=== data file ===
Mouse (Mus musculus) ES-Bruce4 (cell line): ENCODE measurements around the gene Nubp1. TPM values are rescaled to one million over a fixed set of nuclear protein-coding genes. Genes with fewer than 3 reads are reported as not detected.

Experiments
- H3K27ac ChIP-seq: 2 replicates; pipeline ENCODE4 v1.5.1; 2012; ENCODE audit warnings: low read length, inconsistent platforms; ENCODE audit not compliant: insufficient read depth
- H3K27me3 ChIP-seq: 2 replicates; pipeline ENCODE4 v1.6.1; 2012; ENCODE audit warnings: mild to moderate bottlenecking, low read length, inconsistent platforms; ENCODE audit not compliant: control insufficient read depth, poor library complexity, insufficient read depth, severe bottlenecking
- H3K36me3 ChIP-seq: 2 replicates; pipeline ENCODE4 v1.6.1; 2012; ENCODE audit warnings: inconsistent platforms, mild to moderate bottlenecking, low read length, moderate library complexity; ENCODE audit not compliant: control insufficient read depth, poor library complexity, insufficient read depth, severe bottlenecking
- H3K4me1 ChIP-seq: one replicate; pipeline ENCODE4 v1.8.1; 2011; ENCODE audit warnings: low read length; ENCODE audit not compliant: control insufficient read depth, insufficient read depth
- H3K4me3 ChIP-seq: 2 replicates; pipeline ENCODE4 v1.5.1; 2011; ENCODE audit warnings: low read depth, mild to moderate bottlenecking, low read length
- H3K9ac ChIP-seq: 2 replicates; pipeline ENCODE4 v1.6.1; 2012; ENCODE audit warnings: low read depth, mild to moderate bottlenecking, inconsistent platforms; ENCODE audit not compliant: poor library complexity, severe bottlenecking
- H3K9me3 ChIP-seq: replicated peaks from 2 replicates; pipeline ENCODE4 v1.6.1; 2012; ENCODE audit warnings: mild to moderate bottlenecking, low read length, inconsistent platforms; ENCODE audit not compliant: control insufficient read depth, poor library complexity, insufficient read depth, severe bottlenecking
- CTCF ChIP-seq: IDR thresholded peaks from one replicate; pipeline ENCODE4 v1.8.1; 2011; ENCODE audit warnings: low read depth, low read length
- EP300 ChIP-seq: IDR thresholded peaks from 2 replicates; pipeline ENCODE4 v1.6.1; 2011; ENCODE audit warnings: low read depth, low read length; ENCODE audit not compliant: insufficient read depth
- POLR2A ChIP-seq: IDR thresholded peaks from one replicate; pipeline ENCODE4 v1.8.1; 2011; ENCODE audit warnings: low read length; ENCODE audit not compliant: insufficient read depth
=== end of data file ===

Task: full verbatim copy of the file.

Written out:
Mouse (Mus musculus) ES-Bruce4 (cell line): ENCODE measurements around the gene Nubp1. TPM values are rescaled to one million over a fixed set of nuclear protein-coding genes. Genes with fewer than 3 reads are reported as not detected.

Experiments
- H3K27ac ChIP-seq: 2 replicates; pipeline ENCODE4 v1.5.1; 2012; ENCODE audit warnings: low read length, inconsistent platforms; ENCODE audit not compliant: insufficient read depth
- H3K27me3 ChIP-seq: 2 replicates; pipeline ENCODE4 v1.6.1; 2012; ENCODE audit warnings: mild to moderate bottlenecking, low read length, inconsistent platforms; ENCODE audit not compliant: control insufficient read depth, poor library complexity, insufficient read depth, severe bottlenecking
- H3K36me3 ChIP-seq: 2 replicates; pipeline ENCODE4 v1.6.1; 2012; ENCODE audit warnings: inconsistent platforms, mild to moderate bottlenecking, low read length, moderate library complexity; ENCODE audit not compliant: control insufficient read depth, poor library complexity, insufficient read depth, severe bottlenecking
- H3K4me1 ChIP-seq: one replicate; pipeline ENCODE4 v1.8.1; 2011; ENCODE audit warnings: low read length; ENCODE audit not compliant: control insufficient read depth, insufficient read depth
- H3K4me3 ChIP-seq: 2 replicates; pipeline ENCODE4 v1.5.1; 2011; ENCODE audit warnings: low read depth, mild to moderate bottlenecking, low read length
- H3K9ac ChIP-seq: 2 replicates; pipeline ENCODE4 v1.6.1; 2012; ENCODE audit warnings: low read depth, mild to moderate bottlenecking, inconsistent platforms; ENCODE audit not compliant: poor library complexity, severe bottlenecking
- H3K9me3 ChIP-seq: replicated peaks from 2 replicates; pipeline ENCODE4 v1.6.1; 2012; ENCODE audit warnings: mild to moderate bottlenecking, low read length, inconsistent platforms; ENCODE audit not compliant: control insufficient read depth, poor library complexity, insufficient read depth, severe bottlenecking
- CTCF ChIP-seq: IDR thresholded peaks from one replicate; pipeline ENCODE4 v1.8.1; 2011; ENCODE audit warnings: low read depth, low read length
- EP300 ChIP-seq: IDR thresholded peaks from 2 replicates; pipeline ENCODE4 v1.6.1; 2011; ENCODE audit warnings: low read depth, low read length; ENCODE audit not compliant: insufficient read depth
- POLR2A ChIP-seq: IDR thresholded peaks from one replicate; pipeline ENCODE4 v1.8.1; 2011; ENCODE audit warnings: low read length; ENCODE audit not compliant: insufficient read depth